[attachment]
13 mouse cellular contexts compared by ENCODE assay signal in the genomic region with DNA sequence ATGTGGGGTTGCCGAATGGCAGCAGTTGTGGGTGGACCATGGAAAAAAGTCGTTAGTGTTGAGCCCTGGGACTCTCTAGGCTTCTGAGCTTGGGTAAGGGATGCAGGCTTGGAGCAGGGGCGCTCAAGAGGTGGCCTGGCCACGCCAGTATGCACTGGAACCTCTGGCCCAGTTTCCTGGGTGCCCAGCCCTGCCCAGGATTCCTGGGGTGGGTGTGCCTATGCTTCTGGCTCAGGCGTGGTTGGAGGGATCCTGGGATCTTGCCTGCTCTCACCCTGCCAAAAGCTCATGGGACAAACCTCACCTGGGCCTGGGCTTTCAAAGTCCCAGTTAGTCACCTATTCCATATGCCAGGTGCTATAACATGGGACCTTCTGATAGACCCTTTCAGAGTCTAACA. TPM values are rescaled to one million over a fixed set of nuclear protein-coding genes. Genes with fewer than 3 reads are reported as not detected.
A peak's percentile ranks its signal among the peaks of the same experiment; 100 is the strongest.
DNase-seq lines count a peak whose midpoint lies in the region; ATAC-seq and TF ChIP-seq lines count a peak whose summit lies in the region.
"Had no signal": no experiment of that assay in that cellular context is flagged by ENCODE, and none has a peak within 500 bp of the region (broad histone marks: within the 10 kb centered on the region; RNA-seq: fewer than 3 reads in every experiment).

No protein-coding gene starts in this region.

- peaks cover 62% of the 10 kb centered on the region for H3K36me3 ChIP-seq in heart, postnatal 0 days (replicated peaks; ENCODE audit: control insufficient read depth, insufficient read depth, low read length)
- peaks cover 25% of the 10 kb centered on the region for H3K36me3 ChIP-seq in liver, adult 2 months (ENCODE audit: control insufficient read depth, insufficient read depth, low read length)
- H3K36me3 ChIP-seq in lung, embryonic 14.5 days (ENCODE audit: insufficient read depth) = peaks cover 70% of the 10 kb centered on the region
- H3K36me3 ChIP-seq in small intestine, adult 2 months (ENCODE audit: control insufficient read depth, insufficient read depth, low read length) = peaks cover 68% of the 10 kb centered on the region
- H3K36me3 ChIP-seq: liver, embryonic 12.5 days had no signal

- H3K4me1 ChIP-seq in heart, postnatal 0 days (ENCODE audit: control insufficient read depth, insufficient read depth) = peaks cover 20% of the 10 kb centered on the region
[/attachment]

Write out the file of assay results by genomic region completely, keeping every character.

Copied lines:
13 mouse cellular contexts compared by ENCODE assay signal in the genomic region with DNA sequence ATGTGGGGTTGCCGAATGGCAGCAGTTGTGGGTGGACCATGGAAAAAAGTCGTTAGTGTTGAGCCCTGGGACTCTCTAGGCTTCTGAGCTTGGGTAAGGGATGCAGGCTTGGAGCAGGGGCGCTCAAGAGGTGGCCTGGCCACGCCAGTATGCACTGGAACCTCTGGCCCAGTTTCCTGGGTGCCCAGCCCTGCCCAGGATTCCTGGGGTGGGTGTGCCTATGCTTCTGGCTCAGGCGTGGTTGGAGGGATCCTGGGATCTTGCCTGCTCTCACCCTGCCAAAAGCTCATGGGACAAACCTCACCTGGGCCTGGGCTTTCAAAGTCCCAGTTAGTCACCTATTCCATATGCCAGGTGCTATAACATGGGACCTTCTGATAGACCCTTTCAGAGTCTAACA. TPM values are rescaled to one million over a fixed set of nuclear protein-coding genes. Genes with fewer than 3 reads are reported as not detected.
A peak's percentile ranks its signal among the peaks of the same experiment; 100 is the strongest.
DNase-seq lines count a peak whose midpoint lies in the region; ATAC-seq and TF ChIP-seq lines count a peak whose summit lies in the region.
"Had no signal": no experiment of that assay in that cellular context is flagged by ENCODE, and none has a peak within 500 bp of the region (broad histone marks: within the 10 kb centered on the region; RNA-seq: fewer than 3 reads in every experiment).

No protein-coding gene starts in this region.

- peaks cover 62% of the 10 kb centered on the region for H3K36me3 ChIP-seq in heart, postnatal 0 days (replicated peaks; ENCODE audit: control insufficient read depth, insufficient read depth, low read length)
- peaks cover 25% of the 10 kb centered on the region for H3K36me3 ChIP-seq in liver, adult 2 months (ENCODE audit: control insufficient read depth, insufficient read depth, low read length)
- H3K36me3 ChIP-seq in lung, embryonic 14.5 days (ENCODE audit: insufficient read depth) = peaks cover 70% of the 10 kb centered on the region
- H3K36me3 ChIP-seq in small intestine, adult 2 months (ENCODE audit: control insufficient read depth, insufficient read depth, low read length) = peaks cover 68% of the 10 kb centered on the region
- H3K36me3 ChIP-seq: liver, embryonic 12.5 days had no signal

- H3K4me1 ChIP-seq in heart, postnatal 0 days (ENCODE audit: control insufficient read depth, insufficient read depth) = peaks cover 20% of the 10 kb centered on the region